Max Uhle

Under construction

Erickson, Clark L.

2010 Max Uhle en Filadelfia (1897-1899). In Max Uhle (1856-1944): evaluaciones de sus investigaciones y obras, edited by Peter Kaulicke, Manuela Fischer, Peter Masson y Gregor Wolff, Pp. 93-108. Pontíficia Universidad Católica del Perú, Lima (PUCP) and Fritz Thyssen Stiftung für Wissenschatfsförderung, Berlin.

5 Responses to Max Uhle

  1. Jules says:

    When you work on human remains, do you think or wonder about the life of the person on whom you are working, or are your thought confined to aspects of conservation?

    • Lynn says:

      Personally, I often find myself musing about the person who made or used an artifact, especially when I find some trace of them, like a fingerprint. With human remains, oddly, I don’t find any more of a connection with the person, perhaps because they’re so clearly gone (or maybe it’s because I have a tendency to ‘personalize’ all the artifacts that I work on, referring to them as ‘my babies’ for instance). I tend to think more about the ones they left behind, who took such care to ensure a good afterlife for their loved one. For instance, the little girl mummy with the gold bangles on her wrist – very affecting.

  2. David D. says:

    What material/s does the museum use to pack a mummy in for transport when loaning out a mummy to another museum for exhibition?

    • mgleeson says:

      hi David-thanks for your question! It depends on the mummy – for human mummies, it can be more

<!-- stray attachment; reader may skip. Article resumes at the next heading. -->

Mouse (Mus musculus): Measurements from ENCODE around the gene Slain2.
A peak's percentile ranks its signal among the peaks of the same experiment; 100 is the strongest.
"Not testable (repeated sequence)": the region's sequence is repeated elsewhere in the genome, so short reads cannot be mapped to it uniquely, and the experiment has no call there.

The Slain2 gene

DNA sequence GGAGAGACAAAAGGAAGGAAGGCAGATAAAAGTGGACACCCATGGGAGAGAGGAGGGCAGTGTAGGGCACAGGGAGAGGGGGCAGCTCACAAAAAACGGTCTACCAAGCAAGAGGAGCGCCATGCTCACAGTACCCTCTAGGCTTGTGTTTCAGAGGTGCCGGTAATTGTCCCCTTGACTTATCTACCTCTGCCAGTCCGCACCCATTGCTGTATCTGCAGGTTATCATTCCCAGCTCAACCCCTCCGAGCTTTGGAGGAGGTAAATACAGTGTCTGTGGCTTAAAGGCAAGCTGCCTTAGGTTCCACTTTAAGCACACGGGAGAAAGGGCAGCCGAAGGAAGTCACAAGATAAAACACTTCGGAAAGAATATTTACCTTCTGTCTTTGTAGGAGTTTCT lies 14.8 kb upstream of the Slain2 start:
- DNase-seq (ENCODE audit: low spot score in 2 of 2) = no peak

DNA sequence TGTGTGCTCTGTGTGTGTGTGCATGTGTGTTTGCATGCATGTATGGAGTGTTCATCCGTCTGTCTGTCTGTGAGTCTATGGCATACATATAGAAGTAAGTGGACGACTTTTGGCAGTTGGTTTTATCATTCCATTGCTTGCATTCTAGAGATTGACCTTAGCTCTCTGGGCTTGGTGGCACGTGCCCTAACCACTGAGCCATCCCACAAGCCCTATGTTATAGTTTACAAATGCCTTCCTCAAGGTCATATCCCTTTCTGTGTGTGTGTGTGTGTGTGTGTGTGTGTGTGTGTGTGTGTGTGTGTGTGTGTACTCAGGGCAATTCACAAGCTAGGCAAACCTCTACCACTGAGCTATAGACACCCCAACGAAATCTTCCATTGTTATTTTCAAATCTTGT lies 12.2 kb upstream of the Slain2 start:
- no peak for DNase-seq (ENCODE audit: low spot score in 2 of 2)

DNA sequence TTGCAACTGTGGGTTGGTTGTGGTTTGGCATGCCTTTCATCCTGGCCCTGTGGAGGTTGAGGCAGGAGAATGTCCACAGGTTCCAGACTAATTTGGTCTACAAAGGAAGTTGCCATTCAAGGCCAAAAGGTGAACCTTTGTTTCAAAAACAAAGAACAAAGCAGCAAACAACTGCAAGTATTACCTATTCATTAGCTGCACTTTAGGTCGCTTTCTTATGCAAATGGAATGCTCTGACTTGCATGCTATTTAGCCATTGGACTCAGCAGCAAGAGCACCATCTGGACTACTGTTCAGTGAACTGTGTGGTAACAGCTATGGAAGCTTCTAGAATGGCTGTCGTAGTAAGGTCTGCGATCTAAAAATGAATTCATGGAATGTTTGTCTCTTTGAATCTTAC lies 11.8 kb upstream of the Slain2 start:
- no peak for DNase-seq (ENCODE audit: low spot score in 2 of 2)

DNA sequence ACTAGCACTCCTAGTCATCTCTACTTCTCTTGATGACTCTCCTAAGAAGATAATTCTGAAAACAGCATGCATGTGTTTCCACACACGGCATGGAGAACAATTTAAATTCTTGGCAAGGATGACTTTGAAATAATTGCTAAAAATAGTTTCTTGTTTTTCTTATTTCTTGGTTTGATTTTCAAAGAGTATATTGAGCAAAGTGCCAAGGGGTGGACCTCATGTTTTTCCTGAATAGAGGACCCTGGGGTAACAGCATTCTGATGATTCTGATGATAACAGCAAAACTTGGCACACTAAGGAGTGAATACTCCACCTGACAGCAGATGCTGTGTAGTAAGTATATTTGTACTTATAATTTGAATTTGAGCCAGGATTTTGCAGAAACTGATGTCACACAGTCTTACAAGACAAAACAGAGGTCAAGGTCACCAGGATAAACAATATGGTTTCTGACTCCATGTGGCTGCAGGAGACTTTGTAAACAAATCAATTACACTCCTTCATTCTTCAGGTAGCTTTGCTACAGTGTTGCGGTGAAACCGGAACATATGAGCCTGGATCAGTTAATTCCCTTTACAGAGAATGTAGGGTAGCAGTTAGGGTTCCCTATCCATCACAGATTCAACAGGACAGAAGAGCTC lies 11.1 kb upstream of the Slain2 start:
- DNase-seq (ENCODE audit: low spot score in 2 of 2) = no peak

complicated because they are large, fragile, and sometimes fairly heavy. A rigid
      board is essential to support the mummy, and it should be made
      of a stable, inert material – an aluminum honeycomb panel would be ideal
      because it is very lightweight and rigid. The board must be covered with
      padding to absorb shock and provide cushioning for the mummy – Ethafoam (a
      polyethylene foam), is one option, or polyester batting covered with Tyvek (a
      polyethylene “fabric”) or unbleached, undyed muslin would also work. To prevent
      the mummy from moving on the board, bumpers can be constructed using similar
      stable, inert materials. The mummy on its support board can then be placed
      inside a protective box and finally inside a wooden crate, also lined with foam
      to help absorb shock and vibration.

      Animal mummies are a bit easier because while they can also be quite fragile, they are small and
      lightweight. Support boards and boxes can be constructed using acid-free
      cardboard, Ethafoam and Tyvek.

      Of course there are a wide variety of materials that are available and appropriate to use for packing and crating, and material choice is often determined by budget, needs of the object, and the preferences of the person constructing the supports.

      Then there is the business of actually getting the crated objects back and forth to their destinations. To learn more about this, see Lynn Grant’s post on the Penn Museum blog:

  3. Martha Gerhardt says:


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